Statistical tests on behavioral variables were preceded by a normality check on the distributions of the respective residuals by means of Shapiro-Wilk test. In case normality could not be assumed, non-parametric tests were performed.

A multiple regression analysis was performed on the smoothed GM-images of the entire sample. The four temperament scores (NS, HA, RD, and P) were entered as regressors in a single model, in addition to age, sex, and total intracranial volume (TIV), which were included as variables of no interest. The statistical threshold was set at Pheight < 0.05, corrected for familywise error (FWE).

Two similar multiple regression analysis were performed on the smoothed cortical thickness images, one for the left and one for the right hemisphere. The multiple regression model was similar to the one on the GM-images, except for the inclusion of TIV as a covariate.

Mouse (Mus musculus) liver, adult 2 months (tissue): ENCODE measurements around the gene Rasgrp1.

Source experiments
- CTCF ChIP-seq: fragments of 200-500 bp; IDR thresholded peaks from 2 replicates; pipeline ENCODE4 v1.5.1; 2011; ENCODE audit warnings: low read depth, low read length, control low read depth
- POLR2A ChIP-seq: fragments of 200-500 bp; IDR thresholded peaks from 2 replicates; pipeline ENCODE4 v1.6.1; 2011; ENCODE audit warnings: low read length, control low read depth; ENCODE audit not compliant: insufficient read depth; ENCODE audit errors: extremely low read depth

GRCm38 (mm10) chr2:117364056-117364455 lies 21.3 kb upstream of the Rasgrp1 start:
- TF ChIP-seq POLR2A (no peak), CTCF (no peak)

To identify which subscales drive any temperament-brain associations, we performed ROI analyses. We conducted a multiple regression analysis with all the subscales (of the ROI-defining main scale) as regressors and age, sex and TIV as regressors of no interest. The statistical threshold was set at Pheight < 0.001, combined with FWE correction at cluster level.

Anatomic labeling of significant clusters was performed in xjView (http://www.alivelearn.net/xjview) and clusters were visualized using MRICron (http://www.mccauslandcenter.sc.edu/mricro/mricron).

Results

We first investigated group differences in the TCI-scores. Shapiro-Wilk test showed that residuals of NS, HA, and RD were normally distributed (P > 0.097), P was not normally distributed (P = 0.001). Kruskal–Wallis tests showed no significant group effect on the NS, HA, RD, and P score (P > 0.345).